Experts laud Vietnamese socio-economic stimulus measures

Thursday, 01/09/2022 07:24
The Philippine newswire the Inquirer has recently published an article highlighting Vietnam as an economic dynamo which offers three helpful lessons for regional peers.
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Richard Heydarian, political analyst and non-resident fellow from the Stratbase (ADRi) and the author of the article, affirmed that the first, and arguably most important, lesson from Vietnam is its emphasis on basic education, especially math and sciences.

Though Vietnam is still a relatively poor country, it was first included in the Programme for International Student Assessment (Pisa) by the Paris-based Organisation for Economic Co-operation and Development.

This means that Vietnamese students beat the bulk of their counterparts from wealthy nations in terms of basic proficiency in math and sciences, as well as in reading comprehension, he said.

He went on to hail the second lesson from Vietnam, which is the optimal mix of agricultural and industrial development. Instead of excessively relying on the service sector as in India and the Philippines, or extractive industries as in Indonesia, Vietnam has simultaneously developed into an agricultural and manufacturing powerhouse.

Thanks to its proactive trade, industrial, and agricultural policies, the Southeast Asian country has grown to become among the largest exporters of staple foods, such as rice, as well as high-value-added electronics. Its export-oriented economy even managed to record economic growth in 2020, the same year that the Philippine economy endured an almost double-digit contraction, which was among the worst in Asia.

The country’s effective population management coupled with its diversified economy also explains relatively low incidents of poverty and hunger compared to its peers such as the Philippines. Though still seemingly rural, major Vietnamese cities are also bereft of mind-boggling inequalities, which can be clearly seen in the large slums of Manila, Jakarta, and Bangkok.

The expert outlined that the third lesson from Vietnam is its unique approach to the outside world. Indeed, it has “globalized” and has been able to open itself up to the world under the Doi Moi economic reforms. This has been done without compromising its authentic social values, vibrant food culture, and distinct architecture.

Moreover, the country has proactively cultivated robust economic relations with both the West, finalising free trade pacts with the United States, Canada, Australia, and Europe, as well as with the East, from Japan and the Republic of Korea to India and Russia, he noted.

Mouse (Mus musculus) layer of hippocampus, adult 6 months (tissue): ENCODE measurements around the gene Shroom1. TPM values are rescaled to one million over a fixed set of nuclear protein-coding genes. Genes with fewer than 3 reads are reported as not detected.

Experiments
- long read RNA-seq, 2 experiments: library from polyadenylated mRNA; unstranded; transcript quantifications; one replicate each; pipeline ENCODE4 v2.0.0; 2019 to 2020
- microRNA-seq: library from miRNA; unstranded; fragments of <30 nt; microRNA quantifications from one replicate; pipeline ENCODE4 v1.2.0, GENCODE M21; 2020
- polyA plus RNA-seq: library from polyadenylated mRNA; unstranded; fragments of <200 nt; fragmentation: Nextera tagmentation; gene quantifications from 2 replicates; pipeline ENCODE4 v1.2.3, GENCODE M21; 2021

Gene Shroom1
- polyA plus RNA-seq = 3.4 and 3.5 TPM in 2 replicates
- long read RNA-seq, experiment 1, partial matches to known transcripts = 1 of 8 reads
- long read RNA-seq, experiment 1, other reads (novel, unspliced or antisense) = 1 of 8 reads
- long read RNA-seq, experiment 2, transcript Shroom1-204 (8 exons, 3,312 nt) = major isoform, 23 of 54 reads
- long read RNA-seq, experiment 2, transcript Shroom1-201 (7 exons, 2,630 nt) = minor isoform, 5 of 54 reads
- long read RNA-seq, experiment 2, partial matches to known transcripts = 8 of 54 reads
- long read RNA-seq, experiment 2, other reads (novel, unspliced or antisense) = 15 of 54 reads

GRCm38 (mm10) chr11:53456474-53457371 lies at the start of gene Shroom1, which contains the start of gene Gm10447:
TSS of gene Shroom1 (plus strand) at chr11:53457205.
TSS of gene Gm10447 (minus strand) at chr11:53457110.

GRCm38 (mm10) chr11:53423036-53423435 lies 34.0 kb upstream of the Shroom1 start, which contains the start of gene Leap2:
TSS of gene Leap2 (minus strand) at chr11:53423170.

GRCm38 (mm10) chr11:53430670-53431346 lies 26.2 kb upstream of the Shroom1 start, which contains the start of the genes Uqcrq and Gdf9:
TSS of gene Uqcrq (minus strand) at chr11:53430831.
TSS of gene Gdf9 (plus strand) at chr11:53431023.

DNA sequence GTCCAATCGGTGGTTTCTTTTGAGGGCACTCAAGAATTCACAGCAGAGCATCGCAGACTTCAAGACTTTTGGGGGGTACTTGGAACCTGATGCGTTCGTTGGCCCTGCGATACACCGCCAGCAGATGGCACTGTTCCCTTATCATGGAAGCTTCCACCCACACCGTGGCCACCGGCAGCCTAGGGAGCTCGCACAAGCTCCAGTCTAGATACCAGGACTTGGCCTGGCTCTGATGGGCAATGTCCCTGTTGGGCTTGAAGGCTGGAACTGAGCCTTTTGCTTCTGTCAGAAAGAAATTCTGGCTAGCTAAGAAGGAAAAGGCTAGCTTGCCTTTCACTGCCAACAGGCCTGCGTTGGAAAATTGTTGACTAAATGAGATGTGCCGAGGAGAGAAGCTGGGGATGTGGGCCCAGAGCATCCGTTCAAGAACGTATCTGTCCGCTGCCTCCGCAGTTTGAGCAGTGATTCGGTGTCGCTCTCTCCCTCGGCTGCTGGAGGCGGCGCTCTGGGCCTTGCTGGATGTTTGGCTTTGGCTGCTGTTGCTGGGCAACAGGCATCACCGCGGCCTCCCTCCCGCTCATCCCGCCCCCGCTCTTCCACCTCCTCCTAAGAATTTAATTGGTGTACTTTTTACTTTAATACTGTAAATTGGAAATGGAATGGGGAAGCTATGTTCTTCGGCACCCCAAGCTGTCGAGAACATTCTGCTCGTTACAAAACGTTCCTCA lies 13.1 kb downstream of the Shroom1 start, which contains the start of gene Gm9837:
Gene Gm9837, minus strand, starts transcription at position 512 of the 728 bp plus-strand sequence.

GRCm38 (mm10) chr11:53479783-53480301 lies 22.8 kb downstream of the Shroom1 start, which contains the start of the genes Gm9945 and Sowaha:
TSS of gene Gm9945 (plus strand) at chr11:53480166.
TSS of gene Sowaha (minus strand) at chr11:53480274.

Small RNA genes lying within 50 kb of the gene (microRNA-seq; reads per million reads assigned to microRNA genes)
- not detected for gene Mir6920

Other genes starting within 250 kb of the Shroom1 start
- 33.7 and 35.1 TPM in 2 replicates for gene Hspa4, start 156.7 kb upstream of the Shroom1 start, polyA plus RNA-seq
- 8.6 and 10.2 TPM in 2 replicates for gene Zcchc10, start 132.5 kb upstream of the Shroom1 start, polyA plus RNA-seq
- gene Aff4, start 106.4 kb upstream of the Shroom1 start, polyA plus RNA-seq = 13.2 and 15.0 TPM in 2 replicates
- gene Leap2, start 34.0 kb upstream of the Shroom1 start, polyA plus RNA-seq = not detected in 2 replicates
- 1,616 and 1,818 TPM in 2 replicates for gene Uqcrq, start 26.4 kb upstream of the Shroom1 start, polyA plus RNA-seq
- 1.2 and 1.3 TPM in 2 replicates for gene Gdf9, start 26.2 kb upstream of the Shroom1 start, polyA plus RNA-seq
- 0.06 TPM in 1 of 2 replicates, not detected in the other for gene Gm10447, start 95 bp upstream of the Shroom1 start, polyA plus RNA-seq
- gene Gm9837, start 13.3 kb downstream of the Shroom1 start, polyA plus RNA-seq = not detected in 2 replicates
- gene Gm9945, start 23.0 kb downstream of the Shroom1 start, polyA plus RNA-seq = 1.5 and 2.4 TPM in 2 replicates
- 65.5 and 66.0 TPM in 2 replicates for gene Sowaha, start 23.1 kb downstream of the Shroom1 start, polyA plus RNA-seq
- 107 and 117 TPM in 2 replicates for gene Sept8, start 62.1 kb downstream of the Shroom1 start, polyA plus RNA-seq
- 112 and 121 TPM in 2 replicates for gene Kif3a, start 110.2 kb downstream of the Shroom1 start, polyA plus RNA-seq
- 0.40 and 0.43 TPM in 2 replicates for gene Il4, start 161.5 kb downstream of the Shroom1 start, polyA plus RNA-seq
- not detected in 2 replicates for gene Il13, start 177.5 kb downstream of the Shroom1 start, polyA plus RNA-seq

Heydarian assessed that although on a humbler scale, the rapid Vietnamese ascent is no less impressive with the country transforming in every single dimension of collective life over the past decade.

Whereas scooters had previously dominated local roads, now German cars, sports utility vehicles, and locally-made cars have become common sights in Hanoi and Ho Chi Minh City. What’s particularly noteworthy is the sheer number and elegant designs of cars by the VinFast automotive company, which was only established in 2017 by local billionaire Pham Nhat Vuong.

Earlier this year, the Vietnamese company announced plans to establish a US$4 billion factory complex in North Carolina in order to produce electric vehicles. Facing uncertainty in China, global tech giants are striving to switch production to the Vietnamese market. Recently, Apple announced plans for Macbook and Apple Watch products to be manufactured, via Luxshare Precision Industry and Foxconn, in Vietnam for the first time in history.

Today, almost every branded product from fashion, such as Armani Exchange, to sports, such as Adidas, and electronics, such as Samsung, carries the “Made in Vietnam” tag. For a country that had previously grappled with decades of devastating warfare throughout the latter half of the 20th century, this represents nothing short of transformational, he noted.

Elsewhere, Christopher J. Marriott, CEO of Savills Southeast Asia, said Vietnam is widely regarded as an outstanding investment destination for high-value manufacturing, particularly as its production capacity satisfies international investors.

He stressed that the Vietnamese processing and manufacturing industry is being driven by a skilled workforce. Currently, production and logistics costs for the import and export of goods in the country are at an attractive level, with import-export activities also becoming more convenient thanks to the improvement of logistics networks.

According to details given by the experts, investment costs in Vietnam are ideal compared with regional peers, adding that the local workforce has a positive working attitude and is highly qualified.

They pointed out that Ho Chi Minh City and Hanoi are both large cities which specialise in the production of high-end technology and electronic products, a factor which will provide the foundation for developing technological and electronics fields, thereby attracting more investors in logistics and real estate and improving production efficiency and economic development./.

CPV (Source: VOV)

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